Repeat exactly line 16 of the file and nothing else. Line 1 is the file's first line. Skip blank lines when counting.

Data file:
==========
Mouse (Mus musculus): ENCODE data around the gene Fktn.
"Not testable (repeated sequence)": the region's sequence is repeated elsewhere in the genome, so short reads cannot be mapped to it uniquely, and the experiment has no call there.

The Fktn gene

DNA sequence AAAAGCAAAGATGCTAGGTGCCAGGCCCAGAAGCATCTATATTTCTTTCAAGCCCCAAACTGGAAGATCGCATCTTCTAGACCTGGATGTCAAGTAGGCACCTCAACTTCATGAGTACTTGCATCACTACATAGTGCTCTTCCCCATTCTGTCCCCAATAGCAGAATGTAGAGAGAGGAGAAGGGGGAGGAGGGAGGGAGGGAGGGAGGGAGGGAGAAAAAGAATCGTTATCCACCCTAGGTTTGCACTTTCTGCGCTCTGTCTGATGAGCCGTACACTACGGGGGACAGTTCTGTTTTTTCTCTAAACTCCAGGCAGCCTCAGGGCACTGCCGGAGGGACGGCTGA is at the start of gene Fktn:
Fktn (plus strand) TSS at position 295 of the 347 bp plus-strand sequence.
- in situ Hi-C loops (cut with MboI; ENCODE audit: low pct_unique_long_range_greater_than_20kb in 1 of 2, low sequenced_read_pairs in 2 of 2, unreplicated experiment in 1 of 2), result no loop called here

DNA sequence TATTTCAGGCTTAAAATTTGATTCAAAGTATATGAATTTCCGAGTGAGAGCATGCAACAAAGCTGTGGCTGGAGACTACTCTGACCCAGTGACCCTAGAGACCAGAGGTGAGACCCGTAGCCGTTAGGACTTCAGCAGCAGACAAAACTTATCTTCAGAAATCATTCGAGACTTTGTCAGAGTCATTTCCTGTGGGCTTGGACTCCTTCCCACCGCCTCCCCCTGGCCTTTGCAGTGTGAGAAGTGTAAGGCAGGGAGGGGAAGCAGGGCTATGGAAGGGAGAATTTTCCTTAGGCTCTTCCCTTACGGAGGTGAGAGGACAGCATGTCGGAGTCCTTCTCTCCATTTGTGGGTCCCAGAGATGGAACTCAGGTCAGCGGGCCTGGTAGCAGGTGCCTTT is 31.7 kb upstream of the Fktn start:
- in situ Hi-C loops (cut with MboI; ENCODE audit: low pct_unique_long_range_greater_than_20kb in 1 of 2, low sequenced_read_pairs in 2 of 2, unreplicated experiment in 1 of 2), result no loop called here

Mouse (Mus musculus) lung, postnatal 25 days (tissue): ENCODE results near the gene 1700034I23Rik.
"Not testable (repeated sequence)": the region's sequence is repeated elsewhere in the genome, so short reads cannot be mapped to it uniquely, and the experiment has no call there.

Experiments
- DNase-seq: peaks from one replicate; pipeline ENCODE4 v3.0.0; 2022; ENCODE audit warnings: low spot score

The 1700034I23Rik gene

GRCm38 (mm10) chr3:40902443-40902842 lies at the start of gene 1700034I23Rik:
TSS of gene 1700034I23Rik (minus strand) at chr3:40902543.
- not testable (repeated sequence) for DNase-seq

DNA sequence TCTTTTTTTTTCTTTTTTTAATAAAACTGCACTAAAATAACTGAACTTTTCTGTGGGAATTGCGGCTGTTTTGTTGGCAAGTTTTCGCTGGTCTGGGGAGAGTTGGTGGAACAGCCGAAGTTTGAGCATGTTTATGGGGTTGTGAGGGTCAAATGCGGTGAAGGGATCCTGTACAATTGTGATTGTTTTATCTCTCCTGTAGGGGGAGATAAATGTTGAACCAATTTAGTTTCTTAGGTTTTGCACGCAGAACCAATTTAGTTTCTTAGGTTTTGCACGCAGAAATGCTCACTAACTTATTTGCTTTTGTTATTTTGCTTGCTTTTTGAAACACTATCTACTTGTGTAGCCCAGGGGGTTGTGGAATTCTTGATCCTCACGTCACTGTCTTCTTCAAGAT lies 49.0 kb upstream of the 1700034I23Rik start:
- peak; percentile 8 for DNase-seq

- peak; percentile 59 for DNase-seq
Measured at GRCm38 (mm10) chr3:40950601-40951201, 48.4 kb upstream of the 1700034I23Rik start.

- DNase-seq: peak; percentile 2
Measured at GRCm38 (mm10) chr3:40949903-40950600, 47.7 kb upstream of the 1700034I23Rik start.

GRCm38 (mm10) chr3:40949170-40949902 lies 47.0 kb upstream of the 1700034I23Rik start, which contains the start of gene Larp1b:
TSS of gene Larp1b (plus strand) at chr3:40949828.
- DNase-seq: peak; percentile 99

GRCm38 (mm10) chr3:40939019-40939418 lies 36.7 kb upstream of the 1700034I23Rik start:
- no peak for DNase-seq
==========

- not testable (repeated sequence) for DNase-seq